Salishan residents showed up in force Monday night to oppose what they contend is the virtual destruction of what they were buying when they purchased their upper-end homes at Salishan (they lease their lots). Others who attended the county planning commission meeting this week claimed that Salishan’s economic energy has waned over the years and that it needs to be invigorated – with more bicycle use, zip lines through trees, and assisted high level recreational tree climbing.
The two sides couldn’t be more divided. Salishan’s new owner, Alpha Wave, told the planning commission that Salishan has languished as a luxury hide-away – a less than financially successful real estate and lifestyle product of many years ago. It’s commercial section is a shadow of what it was in its hey-day. But to those who still live there, they consider it their get-away sanctuary – others their permanent refuge from the outside world with easy access to the beach, tree-lined trails and friendly neighbors. They enjoy the serenity of the quiet forest and the nearby ocean beaches. Salishan’s founder, John Gray, created the community to all those common ends. The “planned development” speaks strongly about the very reasons that people have moved their over the years and why they want it to stay the same.
Enter development company Alpha Wave, which bought the property and which has a totally different attitude about their now “investment property.” Neighbors and county planners were stunned to learn that Alpha Wave had installed a very intrusive and noisy zip line through parts of the development – installed it without getting a building permit from the county – nor even told them they were doing it. All against county ordinances.
The county got a hold of Alpha Wave and told them that Salishan has a binding designation that has been in effect since developer John Gray asked for one. The spirit of that plan holds that Salishan is an upscale residential development surrounded by the Salishan Golf Course with extensive walking and biking trails that lead to the beaches and back. A quiet residential resort that, for many, is an oasis of peace and greenery. The descriptions of the essence of Salishan run throughout the “Planned Development” language found in the documents that created the unique community.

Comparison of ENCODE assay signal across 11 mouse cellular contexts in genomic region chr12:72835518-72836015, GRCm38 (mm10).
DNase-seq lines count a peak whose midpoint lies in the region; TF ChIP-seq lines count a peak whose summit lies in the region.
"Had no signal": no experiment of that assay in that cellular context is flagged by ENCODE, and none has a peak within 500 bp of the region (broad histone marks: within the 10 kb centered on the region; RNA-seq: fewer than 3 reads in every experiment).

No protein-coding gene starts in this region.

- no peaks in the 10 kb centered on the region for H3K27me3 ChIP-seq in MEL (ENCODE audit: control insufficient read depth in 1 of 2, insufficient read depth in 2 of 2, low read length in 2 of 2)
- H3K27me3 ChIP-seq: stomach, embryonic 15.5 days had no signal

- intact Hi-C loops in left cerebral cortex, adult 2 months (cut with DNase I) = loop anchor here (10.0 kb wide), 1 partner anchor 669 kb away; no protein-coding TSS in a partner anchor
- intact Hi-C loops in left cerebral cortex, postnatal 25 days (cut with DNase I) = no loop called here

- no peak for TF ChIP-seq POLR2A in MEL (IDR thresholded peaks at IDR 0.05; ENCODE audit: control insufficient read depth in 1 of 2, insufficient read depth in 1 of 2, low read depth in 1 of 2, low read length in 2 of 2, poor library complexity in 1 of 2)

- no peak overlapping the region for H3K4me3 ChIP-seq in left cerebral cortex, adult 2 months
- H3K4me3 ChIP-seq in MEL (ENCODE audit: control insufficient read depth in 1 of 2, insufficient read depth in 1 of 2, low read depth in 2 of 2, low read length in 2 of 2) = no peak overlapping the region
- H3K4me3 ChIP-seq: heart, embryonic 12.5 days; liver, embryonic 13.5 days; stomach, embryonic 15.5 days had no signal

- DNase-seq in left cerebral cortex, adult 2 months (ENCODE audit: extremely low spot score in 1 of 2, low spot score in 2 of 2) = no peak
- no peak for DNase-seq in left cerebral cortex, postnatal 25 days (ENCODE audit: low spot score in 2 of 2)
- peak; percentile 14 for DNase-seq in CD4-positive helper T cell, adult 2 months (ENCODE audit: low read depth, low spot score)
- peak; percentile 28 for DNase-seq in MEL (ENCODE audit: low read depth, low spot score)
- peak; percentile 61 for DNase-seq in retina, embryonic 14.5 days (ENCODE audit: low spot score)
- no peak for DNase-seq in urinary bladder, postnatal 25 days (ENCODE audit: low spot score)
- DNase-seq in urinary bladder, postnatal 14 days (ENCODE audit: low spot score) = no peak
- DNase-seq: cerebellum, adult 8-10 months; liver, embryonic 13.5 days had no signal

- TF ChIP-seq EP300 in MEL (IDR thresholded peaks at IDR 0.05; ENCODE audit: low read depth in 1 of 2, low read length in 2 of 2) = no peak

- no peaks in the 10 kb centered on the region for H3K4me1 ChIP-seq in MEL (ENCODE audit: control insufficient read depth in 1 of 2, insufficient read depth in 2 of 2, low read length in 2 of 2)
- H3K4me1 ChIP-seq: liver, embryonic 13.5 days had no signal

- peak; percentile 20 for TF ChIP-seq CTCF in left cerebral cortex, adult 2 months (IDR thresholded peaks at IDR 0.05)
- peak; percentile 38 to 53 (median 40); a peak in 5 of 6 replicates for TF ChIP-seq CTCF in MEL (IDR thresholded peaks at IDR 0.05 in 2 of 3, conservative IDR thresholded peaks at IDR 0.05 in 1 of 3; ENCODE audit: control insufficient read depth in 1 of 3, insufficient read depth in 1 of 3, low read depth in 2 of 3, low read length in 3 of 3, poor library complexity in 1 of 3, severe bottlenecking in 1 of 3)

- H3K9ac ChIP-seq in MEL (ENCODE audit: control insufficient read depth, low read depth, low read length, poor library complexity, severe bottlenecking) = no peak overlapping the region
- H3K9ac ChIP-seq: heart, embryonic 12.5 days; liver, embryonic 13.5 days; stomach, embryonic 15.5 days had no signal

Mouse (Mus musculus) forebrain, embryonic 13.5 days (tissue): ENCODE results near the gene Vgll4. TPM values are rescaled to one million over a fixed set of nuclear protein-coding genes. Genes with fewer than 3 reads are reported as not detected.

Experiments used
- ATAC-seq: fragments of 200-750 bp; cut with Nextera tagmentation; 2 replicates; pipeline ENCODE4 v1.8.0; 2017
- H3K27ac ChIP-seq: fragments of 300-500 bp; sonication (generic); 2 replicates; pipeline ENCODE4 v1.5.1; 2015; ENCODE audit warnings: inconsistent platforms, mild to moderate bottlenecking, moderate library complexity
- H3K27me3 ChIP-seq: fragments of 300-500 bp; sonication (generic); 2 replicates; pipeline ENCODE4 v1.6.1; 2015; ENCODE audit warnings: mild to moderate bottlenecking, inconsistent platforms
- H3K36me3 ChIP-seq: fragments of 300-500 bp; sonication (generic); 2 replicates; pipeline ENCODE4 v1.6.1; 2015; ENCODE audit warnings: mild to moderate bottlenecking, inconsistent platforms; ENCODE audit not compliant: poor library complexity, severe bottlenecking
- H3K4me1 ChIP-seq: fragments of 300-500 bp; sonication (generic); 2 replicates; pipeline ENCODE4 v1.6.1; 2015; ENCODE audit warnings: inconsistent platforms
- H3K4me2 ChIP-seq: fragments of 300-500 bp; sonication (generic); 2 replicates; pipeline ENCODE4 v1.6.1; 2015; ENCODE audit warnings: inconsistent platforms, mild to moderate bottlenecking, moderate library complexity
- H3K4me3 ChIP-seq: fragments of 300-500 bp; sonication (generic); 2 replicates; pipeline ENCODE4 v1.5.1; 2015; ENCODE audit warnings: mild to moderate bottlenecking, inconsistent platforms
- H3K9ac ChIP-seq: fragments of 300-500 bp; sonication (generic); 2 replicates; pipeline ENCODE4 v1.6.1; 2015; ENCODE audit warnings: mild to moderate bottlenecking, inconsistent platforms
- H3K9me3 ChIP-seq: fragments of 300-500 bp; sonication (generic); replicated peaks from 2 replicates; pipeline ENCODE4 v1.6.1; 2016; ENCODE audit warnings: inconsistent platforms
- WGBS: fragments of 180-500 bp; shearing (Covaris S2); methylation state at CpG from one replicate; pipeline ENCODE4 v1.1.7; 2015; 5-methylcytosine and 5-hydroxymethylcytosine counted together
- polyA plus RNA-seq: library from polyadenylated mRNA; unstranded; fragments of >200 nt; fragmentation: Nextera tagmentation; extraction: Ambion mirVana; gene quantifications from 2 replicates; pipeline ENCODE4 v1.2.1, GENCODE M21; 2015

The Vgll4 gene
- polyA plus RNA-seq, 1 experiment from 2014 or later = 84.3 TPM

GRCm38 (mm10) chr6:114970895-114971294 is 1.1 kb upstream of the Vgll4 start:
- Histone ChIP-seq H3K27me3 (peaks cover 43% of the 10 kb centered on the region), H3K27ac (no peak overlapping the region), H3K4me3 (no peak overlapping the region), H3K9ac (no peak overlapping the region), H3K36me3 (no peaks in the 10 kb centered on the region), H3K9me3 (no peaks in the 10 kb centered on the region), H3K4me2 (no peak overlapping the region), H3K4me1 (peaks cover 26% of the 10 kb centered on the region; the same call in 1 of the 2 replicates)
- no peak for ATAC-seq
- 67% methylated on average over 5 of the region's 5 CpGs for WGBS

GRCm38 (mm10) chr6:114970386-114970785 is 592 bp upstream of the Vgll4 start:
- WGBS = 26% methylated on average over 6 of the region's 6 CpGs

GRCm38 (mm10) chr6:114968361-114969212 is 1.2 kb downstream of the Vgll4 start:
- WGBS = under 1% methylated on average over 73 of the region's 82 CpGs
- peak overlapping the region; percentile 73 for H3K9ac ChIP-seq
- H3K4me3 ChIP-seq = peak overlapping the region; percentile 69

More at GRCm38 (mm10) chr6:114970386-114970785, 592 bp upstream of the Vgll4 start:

But there were other residents who contended that Salishan has become a sleepy shadow of it’s former self and that it needs to be rejuvenated and made more welcoming to a wider variety of lifestyles. And that if it gets a bit more crowded or noisy, that’s the price of progress.
But long time residents contend the Planned Development’s status cannot be overturned just because some outside corporation comes in, buys it and tries to turn it into a “residential Disneyland.”
The planning commission hearing this week ended pretty much in a stalemate. The planning commission decided to continue the proceedings until July 23rd when the issue will again be raised, but at the county courthouse in Newport. But until then, Salishan residents are welcome to send more written thoughts, complaints or praise about the proposed changes. Those written comments have a cut off date of June 18th. Meanwhile, at the June 23rd meeting, Alpha Wave will be allowed to give their written and verbal “closing remarks” to the planning commission that will contend that Salishan is an under-valued asset and that they have the right to change what they will about the ambiance of the area.
But again, Salishan was not created as a regular neighborhood. Residents say to have it so transformed by Alpha Wave violates the original land use agreements that allowed Salishan to be created in the first place and for which subsequent buyers should have known cannot be changed simply by waving a bill of sale of the land. Residents own the homes – they lease their lots.
So again, on July 23rd, at the Lincoln County Courthouse in the County Commissioners chambers, the issue will be given consideration by the planning commission. But no matter which way the decision goes, the other side will likely appeal the ruling to the County Commission. More time, more testimony…and then there is the possibility the issue will wind up in court.